Undergraduate Programs - Introduction
A major in modern languages and literatures may lead to a B.A. in French and Francophone Studies, German Studies, Italian Studies, Hispanic Studies, and Spanish for International Services.
Undergraduate programs in modern languages and literatures stress both practical and humanistic goals. A series of graduated language courses permits acquisition of oral, aural, and written mastery of a foreign language. A comprehensive program of courses in literature and civilization, ranging from introductory surveys through period and genre offerings to seminars treating individual major authors, provides, in depth and in breadth, the experience of another culture and of its modes of thought and expression.
A major in modern languages and literatures provides its graduates with both a specific area of skills and competence and a sense of the relationship between their particular discipline and the large body of knowledge that is the patrimony of liberally educated persons. Majors learn to express themselves clearly and correctly through required advanced language courses (200 through 400 levels). They acquire a general knowledge of the literature as a whole in survey courses and a deeper knowledge of special areas in the courses that follow, including a number of 500-level electives. The final course taken by the concentrator, the senior seminar, coordinates all knowledge and skills acquired.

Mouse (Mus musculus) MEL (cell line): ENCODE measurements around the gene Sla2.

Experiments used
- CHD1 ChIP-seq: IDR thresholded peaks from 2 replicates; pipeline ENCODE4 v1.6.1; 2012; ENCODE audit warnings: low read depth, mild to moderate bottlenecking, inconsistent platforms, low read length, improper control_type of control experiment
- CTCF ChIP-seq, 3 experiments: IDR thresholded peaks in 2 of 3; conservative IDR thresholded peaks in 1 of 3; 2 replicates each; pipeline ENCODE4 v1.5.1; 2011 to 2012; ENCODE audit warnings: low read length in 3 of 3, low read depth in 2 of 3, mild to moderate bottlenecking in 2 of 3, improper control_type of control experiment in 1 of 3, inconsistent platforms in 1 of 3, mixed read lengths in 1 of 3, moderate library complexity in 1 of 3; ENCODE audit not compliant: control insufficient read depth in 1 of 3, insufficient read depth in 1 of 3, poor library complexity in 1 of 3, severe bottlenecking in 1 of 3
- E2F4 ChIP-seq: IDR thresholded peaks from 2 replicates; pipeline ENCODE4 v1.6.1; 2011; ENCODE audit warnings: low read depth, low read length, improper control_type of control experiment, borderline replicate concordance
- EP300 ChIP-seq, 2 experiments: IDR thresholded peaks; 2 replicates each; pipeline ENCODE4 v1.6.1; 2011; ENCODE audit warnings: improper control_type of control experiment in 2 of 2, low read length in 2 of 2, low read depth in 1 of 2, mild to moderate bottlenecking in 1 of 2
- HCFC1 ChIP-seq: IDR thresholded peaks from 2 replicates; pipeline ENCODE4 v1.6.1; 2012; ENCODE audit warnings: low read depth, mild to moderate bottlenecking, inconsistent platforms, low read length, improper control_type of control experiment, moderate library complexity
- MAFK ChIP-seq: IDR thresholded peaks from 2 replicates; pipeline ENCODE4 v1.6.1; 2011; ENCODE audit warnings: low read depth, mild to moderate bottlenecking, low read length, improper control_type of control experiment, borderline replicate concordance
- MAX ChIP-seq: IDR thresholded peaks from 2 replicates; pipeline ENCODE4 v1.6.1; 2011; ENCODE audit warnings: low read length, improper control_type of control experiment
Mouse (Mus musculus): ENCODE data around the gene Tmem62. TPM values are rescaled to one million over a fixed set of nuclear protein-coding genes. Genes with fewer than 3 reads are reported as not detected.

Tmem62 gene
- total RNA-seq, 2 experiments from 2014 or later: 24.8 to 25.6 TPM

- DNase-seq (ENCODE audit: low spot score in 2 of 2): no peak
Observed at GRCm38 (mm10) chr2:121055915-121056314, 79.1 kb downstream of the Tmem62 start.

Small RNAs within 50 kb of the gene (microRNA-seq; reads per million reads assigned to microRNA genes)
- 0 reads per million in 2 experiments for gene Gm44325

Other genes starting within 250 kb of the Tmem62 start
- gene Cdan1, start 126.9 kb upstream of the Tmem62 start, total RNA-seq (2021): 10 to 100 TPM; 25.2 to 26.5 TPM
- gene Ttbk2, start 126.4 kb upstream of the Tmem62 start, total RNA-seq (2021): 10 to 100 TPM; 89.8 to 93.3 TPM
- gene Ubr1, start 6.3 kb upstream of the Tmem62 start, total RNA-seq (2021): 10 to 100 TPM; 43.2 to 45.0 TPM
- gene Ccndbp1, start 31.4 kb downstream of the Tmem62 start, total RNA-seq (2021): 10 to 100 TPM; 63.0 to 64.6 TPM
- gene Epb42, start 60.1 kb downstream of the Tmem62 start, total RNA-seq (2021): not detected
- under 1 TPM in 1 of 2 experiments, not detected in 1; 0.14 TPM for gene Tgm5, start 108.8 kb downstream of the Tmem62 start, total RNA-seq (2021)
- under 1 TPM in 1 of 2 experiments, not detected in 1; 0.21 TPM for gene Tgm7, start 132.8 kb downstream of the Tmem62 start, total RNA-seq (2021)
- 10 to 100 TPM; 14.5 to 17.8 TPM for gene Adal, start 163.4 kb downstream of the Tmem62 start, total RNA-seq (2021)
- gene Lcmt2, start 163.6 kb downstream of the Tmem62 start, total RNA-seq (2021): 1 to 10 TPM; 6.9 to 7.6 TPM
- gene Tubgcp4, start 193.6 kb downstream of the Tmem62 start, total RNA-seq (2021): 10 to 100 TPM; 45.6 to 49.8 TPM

Students may choose to develop a minor in French and Francophone Studies, German Studies, Italian Studies, Hispanic Studies. Consult the individual language programs below for further details.
For students not majoring in languages, distribution requirements in literature as well as in humanities, as outlined under B.A. degree requirements, may be fulfilled by a number of courses offered by the department.
Note: All entering students and transfer students with one year of college French, German, Italian, or Spanish, and wishing to continue in that language, are required to take a placement examination. The resulting placement will be valid up to one semester after the date of the examination.
As elaborated in the mission statement of the Department of Modern Languages and Literatures, a student graduating with a major in French Studies, German Studies, Italian Studies, Hispanic Studies, or Spanish for International Service, will be a reflective, compassionate global citizen with an informed sense of moral and intellectual responsibility.
In their course work, students will develop and practice critical thinking and analytical writing. They acquire research and practical work skills, in-depth knowledge of the culture(s) in their target language, and advanced language proficiency in at least one language other than English.
The outcome goals for our language and culture majors respond to the following goals of the university-wide General Education goals as defined by The Catholic University of America:
• Graduates will demonstrate knowledge of and respect for different cultures and religions.
• Graduates will demonstrate proficiency in oral and written communication, including argumentative essays, research papers, presentations, and creative and collaborative work employing a variety of media.
• Graduates will show facility in critical thinking and reasoned analysis.
• Graduates will demonstrate an ability to find information effectively using appropriate resources and technologies, critically assess the validity and relevance of that information, and utilize it in ethical and legal ways.